Mobile computing and student-centered learning
Memorial University of Newfoundland
2 Mobile computing
Mobile computing is defined as the application of small, portable, and wireless computing and communication devices (e.g. I-Pods, MP3 Player, PDAs,USB Drives, E-Book Readers, Smart Phones, Ultra-Mobile PCs, Laptop PCs) (Corbell &Corbell, 2007). Mobile devices are personal, portable and multi-functional] (Norris and Soloway, 2008). Mobile technologies provide a more cost effective alternative to one to one laptop ratios or even computer labs and are being suggested as a way of getting past economic constraints and the structural barriers of computer labs (Norris and Soloway, 2008).
3 Student-centered learning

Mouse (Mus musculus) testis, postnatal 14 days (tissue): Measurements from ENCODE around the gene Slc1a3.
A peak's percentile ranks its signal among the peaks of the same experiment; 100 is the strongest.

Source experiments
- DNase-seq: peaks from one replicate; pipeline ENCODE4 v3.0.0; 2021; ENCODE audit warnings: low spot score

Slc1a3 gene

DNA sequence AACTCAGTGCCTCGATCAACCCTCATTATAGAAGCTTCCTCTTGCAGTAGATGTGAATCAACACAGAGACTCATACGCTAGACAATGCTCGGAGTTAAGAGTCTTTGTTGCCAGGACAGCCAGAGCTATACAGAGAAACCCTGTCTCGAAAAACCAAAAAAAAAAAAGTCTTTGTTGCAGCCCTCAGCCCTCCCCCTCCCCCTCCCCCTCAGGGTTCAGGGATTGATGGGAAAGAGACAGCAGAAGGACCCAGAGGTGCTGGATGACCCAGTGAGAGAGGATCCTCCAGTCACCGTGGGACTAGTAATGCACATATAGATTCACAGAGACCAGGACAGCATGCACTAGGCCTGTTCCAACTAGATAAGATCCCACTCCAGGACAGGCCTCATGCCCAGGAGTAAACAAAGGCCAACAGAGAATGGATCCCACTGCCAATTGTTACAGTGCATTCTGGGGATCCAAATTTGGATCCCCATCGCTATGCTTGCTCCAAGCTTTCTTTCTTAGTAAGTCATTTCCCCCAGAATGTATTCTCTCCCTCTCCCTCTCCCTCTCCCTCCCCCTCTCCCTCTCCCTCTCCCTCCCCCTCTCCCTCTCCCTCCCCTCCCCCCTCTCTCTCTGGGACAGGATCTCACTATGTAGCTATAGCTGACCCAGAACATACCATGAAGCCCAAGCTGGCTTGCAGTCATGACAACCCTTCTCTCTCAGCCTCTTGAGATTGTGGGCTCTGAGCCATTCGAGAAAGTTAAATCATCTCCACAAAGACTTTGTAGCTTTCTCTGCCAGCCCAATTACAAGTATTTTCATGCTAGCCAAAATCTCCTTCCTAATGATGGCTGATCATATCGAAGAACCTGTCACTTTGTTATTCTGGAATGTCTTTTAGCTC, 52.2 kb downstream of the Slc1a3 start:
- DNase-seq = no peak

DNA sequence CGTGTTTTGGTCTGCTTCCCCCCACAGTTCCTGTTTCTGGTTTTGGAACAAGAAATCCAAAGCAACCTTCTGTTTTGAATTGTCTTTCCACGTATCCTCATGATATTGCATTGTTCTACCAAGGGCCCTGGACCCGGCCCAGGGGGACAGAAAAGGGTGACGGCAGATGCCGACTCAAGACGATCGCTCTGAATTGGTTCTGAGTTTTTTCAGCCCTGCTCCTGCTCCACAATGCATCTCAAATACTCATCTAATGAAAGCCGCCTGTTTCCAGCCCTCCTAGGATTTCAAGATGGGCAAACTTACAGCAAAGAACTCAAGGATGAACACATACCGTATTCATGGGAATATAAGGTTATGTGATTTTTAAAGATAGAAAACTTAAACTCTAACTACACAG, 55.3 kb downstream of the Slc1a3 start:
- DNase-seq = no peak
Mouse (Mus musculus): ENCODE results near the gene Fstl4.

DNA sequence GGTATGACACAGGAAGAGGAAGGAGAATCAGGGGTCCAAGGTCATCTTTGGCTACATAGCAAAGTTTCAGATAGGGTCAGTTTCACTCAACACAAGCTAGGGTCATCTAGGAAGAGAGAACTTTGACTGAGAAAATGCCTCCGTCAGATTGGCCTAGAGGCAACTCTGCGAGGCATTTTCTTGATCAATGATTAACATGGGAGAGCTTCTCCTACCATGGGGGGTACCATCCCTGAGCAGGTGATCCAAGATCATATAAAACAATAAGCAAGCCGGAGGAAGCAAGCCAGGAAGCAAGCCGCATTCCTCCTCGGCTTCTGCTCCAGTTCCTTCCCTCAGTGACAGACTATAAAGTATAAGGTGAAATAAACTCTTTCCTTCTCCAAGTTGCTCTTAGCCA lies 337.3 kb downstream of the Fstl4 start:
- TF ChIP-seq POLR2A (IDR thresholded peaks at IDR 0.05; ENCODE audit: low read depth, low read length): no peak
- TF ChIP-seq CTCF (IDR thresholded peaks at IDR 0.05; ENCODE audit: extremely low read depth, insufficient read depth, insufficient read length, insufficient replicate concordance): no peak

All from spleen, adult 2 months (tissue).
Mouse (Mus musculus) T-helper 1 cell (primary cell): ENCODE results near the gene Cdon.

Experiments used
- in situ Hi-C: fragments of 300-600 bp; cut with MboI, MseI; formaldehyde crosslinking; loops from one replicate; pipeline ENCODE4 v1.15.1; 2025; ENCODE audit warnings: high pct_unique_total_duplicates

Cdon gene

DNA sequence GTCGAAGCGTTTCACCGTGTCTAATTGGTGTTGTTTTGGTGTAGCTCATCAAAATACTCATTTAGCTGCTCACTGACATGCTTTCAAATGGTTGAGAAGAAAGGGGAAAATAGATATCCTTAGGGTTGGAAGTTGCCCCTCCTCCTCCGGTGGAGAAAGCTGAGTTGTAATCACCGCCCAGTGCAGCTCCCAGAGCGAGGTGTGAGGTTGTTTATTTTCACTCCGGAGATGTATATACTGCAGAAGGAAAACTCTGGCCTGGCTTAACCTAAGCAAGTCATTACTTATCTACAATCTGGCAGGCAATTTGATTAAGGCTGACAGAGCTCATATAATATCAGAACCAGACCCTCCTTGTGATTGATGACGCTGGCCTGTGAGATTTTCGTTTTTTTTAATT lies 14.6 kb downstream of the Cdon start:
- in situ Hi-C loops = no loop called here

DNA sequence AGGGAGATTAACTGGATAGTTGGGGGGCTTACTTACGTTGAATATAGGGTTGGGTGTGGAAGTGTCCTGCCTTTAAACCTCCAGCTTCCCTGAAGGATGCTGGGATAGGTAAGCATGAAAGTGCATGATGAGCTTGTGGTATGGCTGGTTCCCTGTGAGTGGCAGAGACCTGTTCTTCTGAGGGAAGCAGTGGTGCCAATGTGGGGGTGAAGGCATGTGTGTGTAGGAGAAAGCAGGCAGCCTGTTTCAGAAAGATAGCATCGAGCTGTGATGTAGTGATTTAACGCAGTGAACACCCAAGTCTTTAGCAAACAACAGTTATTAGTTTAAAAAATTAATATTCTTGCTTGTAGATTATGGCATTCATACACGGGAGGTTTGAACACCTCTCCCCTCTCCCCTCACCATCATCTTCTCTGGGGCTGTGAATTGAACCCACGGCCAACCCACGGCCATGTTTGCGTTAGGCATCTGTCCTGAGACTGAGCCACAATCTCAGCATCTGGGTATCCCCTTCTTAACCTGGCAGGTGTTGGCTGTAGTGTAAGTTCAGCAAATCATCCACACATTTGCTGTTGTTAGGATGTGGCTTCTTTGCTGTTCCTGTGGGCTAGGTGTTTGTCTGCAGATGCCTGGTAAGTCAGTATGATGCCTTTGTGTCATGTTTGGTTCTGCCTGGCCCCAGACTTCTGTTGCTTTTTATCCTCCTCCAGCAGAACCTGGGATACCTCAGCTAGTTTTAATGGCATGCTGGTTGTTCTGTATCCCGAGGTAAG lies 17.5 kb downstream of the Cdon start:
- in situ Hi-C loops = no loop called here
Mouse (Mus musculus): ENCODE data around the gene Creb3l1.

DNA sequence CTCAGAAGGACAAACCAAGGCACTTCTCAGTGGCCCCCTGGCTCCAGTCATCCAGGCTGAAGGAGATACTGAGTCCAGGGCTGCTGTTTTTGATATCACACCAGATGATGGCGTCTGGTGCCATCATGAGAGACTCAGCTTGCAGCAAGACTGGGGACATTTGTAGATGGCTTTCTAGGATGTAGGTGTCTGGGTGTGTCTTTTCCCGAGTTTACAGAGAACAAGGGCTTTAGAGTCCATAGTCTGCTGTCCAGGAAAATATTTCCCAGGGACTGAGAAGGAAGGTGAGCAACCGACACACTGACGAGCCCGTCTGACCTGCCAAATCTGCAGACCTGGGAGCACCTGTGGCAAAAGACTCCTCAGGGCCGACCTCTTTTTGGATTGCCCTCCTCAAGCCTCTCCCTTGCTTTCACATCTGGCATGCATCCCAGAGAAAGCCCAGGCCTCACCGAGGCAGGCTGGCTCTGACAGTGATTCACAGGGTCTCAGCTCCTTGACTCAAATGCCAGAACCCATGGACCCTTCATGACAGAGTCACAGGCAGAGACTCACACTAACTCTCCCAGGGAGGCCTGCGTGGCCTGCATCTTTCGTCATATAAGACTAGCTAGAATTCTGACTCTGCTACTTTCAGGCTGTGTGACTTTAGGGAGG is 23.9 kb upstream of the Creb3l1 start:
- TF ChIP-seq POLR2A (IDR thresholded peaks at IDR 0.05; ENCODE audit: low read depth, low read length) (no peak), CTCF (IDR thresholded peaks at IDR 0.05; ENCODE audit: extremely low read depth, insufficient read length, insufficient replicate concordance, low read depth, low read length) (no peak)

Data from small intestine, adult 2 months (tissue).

Student-centered learning is defined as learning that is social, engaging and student owned; where students play an active role in directing their own learning (Bender, 2003). Through curiosity students establish personal connections with their learning which makes them active participants rather than passive observers (Willis, 2007). Furthermore, Willis (p.36) states that instruction that includes student initiated questioning offers a balance of emotional and intellectual opportunities that can motivate students and engage them in higher order functions. Student-centered learning environments allow students to monitor their own progress and determine when their learning objectives have been satisfied (Hannafin et al., 2009). In order to successfully establish a student-centered learning environment educators must acknowledge that students have personal learning goals and support students in achieving their goals (Bender, 2003).